Lori Korthals:

Absolutely. That makes me chuckle. So is it fair for me to say that I got to experience a little bit of Mackenzie's authority stage because I got to spend some time with her oldest and I left those moments thinking, that was so awesome. We drew with chalk on the sidewalk. And, you know, I taught her what dust bunnies were. I was thinking, that stage was so cool. I remember that. And then I kept thinking, and I can also remember how tired I was and wow, what a great job Mackenzie was doing, because she just has handled all these stages with grace from my perspective. But yes, it was fabulous to spend time with her. She was delightful.

Mackenzie DeJong:

And I got all the pictures from it as well. And it looked like a lot of fun.

Mackenzie Johnson:

Yes, it was fun to like, hey, look at these little worlds overlap. She brought up dust bunnies to me later which I told Lori about. She's like, Mom, have you heard of dust bunnies before? They're not rabbits. It killed me. But yeah, so every stage there's like some of the sweetest, sweetest parts. You almost sometimes forget about and then you go back and are like, ohhh.

Mackenzie DeJong:

In my family, I am known as the baby hog. So I haven't had any babies of my own but I love going and caring for other people's babies. When my nephew who is now not a baby at all, he's kind of a snot-nosed little toddler, almost a preschooler. But when he was little, I'd be like, oh, I'll just care for him. You guys go play with the older kids. Like I love them to death. But there's just about snuggling a baby that is so great. So my mom's like you, you hold the babies. I'll go play with the older kids. Teach them. Alright, I'll let you off. Hopefully that wasn't too difficult of a question.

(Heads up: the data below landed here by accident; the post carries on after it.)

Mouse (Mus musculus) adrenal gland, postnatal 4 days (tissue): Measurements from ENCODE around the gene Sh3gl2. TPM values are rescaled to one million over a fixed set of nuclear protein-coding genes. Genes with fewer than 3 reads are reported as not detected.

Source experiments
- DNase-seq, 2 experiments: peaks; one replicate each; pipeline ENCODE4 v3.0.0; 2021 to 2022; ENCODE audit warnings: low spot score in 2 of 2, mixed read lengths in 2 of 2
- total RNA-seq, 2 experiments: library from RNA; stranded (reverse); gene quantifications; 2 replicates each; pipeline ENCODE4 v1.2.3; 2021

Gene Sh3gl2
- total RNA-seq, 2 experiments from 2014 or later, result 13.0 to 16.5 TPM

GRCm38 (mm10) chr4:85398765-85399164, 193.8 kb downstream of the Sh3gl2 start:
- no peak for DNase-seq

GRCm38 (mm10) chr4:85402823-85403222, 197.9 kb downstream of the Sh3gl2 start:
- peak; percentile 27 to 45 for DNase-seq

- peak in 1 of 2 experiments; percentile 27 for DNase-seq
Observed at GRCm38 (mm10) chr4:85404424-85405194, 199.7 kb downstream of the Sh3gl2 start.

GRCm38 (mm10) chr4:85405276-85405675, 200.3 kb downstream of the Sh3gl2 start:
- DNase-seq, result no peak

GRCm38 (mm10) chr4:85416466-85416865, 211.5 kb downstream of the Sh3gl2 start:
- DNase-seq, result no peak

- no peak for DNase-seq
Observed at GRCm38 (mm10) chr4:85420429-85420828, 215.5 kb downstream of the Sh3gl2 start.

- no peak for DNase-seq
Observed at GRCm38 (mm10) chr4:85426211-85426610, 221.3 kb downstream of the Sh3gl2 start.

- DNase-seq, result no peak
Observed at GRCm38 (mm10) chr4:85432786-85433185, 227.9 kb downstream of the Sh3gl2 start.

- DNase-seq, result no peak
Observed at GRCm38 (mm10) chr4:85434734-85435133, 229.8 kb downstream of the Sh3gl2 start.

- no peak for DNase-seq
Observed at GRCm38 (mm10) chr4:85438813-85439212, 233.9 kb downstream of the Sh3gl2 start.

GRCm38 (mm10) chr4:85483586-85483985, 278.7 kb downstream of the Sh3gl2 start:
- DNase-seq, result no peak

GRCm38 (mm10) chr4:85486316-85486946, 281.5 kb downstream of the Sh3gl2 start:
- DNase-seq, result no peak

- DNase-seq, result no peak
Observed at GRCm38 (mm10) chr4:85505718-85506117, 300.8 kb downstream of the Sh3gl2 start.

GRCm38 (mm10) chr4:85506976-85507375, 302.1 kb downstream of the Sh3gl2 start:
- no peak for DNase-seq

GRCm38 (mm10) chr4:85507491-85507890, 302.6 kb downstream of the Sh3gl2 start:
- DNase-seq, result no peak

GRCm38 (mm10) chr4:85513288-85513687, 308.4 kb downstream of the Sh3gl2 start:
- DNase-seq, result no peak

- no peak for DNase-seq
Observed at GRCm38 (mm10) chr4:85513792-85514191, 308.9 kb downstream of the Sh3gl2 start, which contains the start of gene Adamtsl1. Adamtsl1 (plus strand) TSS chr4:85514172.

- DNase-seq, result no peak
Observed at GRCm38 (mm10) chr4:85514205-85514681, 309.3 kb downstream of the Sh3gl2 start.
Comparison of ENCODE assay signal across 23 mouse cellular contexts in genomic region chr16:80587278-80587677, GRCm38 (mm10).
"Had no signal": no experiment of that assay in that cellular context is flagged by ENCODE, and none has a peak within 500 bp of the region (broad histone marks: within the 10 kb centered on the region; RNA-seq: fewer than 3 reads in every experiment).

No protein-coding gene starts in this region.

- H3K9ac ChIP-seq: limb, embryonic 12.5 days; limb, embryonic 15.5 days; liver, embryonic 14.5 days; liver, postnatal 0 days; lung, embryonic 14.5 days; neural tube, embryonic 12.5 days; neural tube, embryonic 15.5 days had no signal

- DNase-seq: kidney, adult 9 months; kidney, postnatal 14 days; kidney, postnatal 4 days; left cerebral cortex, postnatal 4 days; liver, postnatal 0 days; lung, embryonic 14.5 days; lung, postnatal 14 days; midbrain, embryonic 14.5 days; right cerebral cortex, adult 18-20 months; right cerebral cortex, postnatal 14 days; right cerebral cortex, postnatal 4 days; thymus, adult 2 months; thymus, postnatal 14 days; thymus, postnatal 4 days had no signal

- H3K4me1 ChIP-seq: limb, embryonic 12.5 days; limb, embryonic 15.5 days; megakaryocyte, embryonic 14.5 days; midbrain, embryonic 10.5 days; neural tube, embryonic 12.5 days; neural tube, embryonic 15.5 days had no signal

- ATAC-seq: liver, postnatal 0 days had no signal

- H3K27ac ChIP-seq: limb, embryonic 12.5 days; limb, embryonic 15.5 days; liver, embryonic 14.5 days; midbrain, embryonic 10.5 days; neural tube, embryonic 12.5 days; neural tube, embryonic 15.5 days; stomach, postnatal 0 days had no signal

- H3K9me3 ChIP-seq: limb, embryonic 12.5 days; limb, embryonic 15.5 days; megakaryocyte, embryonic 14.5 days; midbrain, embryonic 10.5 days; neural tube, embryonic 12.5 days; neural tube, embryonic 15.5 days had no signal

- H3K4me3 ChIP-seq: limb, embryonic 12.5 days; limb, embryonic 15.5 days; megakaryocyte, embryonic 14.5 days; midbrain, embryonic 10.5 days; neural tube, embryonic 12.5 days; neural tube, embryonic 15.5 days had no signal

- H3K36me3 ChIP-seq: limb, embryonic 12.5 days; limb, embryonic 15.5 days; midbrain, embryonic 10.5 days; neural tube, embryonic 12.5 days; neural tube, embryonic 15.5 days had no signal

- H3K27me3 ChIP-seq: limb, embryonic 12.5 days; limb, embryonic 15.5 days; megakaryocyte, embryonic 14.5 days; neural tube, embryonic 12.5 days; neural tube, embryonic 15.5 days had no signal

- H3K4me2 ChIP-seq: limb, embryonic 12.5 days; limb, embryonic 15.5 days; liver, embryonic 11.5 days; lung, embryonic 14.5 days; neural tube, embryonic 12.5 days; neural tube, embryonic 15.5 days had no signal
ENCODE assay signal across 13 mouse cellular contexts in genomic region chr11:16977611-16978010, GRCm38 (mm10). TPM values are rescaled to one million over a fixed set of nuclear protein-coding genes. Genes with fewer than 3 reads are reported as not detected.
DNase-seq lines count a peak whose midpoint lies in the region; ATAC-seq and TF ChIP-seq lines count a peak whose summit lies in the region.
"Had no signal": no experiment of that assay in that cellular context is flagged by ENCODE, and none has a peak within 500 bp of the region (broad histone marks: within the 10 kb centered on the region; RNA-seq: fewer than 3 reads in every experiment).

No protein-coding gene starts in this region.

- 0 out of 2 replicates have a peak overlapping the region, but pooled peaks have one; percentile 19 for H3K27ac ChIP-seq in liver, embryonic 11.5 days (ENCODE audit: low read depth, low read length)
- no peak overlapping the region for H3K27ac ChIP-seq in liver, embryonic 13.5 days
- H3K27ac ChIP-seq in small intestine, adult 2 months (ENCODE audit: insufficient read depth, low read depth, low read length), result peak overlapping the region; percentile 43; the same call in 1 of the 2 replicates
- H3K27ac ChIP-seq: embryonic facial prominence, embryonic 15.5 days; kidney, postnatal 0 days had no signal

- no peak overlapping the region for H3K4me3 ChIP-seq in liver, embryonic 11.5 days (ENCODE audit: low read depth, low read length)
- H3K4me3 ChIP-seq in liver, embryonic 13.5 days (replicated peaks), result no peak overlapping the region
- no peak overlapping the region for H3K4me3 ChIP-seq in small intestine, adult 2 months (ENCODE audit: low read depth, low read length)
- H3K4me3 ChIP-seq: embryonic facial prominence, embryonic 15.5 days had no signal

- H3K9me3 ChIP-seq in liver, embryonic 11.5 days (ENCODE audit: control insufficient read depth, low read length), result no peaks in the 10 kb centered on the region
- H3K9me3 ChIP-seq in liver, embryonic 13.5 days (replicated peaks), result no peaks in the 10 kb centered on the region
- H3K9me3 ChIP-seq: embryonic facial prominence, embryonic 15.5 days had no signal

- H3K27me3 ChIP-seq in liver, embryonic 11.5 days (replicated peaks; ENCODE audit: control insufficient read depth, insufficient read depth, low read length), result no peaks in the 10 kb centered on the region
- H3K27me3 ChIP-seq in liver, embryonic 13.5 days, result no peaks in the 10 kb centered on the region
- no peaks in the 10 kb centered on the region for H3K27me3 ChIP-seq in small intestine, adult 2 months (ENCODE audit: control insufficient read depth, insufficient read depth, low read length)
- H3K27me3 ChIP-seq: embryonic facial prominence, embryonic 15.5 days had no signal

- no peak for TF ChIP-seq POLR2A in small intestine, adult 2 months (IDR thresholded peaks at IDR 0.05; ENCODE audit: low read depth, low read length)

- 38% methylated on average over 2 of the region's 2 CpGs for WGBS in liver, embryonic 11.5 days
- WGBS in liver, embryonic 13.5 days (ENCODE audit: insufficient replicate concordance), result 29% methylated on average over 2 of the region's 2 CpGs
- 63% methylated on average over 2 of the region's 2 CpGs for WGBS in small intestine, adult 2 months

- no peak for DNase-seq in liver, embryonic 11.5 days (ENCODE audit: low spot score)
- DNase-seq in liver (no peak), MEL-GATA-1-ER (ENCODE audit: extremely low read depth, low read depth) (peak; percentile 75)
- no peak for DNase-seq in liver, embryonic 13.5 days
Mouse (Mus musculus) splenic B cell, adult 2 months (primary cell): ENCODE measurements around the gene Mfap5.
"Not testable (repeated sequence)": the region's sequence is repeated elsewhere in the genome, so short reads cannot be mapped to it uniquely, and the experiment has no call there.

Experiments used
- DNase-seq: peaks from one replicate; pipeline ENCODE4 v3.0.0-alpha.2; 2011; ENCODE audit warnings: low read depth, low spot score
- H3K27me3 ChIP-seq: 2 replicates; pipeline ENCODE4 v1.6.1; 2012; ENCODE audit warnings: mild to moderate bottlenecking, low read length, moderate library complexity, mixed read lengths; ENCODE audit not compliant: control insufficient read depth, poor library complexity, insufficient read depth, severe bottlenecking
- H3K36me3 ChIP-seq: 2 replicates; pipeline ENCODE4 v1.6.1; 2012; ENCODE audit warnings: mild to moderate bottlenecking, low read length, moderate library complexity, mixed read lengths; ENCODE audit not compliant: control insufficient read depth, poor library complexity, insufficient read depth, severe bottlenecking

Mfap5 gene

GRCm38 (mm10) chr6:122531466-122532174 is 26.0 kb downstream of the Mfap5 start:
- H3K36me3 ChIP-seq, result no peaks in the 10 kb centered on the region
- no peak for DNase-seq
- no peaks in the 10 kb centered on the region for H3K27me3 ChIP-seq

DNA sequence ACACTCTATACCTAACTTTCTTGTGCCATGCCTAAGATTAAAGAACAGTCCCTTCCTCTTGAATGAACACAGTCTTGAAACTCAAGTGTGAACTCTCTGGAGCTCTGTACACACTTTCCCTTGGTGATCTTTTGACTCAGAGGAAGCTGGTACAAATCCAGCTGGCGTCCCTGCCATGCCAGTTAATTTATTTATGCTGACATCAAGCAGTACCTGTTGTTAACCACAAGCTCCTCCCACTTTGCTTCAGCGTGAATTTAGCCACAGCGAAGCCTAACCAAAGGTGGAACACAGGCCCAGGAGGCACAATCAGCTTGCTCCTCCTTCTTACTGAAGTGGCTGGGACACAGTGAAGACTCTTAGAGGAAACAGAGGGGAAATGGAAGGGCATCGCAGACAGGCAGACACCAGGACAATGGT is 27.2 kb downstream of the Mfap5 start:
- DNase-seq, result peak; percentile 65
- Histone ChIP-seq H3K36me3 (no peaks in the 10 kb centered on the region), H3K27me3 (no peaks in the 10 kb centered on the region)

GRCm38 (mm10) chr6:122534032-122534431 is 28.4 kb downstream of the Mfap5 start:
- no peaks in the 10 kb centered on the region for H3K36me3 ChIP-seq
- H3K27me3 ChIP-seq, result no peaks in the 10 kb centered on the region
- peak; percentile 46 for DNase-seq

Lori Korthals:

That was easy. Yeah, you're invited back through season five.

Mackenzie Johnson:

She runs everything and makes us look good, honestly. But she likes to come in and give us this little Stop. Breathe. Talk. space is what we like to call it. And so yeah, I guess we'll let her come in and make us kind of stop, take a breath and kind of talk through the topic of the week. And so she does pull up, she throws those questions to us off the cuff. And so that one wasn't so bad.

Lori Korthals:

That one wasn't so bad. And so yes, this season, we are going to keep looking at great information about each stage of our children's development.

Mackenzie Johnson:

Yeah, we're gonna look at these milestones that we go through alongside them as parents. And so next week, we're starting right out the gate with our little babies. Right. Infants is coming next week. So yeah, we're gonna talk about some of the tasks that are going on during this stage, what's happening with them across these different domains, and give you some tips for parenting those babies.

Lori Korthals:

We will. So thanks for joining us today at The Science of Parenting podcast. Remember that you can subscribe to our weekly audio podcasts on Apple, Spotify or your favorite podcast app. Watch us on video each week. Join us on Facebook or Twitter, and you can see our content in your feed.

Mackenzie Johnson:

Yes, please do come along with us as we tackle the ups and downs, the ins and outs and the research and reality all around The Science of Parenting.

Anthony Santiago:

The Science of Parenting is hosted by Lori Korthals and Mackenzie Johnson, produced by Mackenzie DeJong, with research and writing by Barbara Dunn Swanson. Send in questions and comments to parenting@iastate.edu and connect with us on Facebook and Twitter. This institution is an equal opportunity provider. For the full non-discrimination statement or accommodation inquiries go to www.extension.iastate.edu/diversity/ext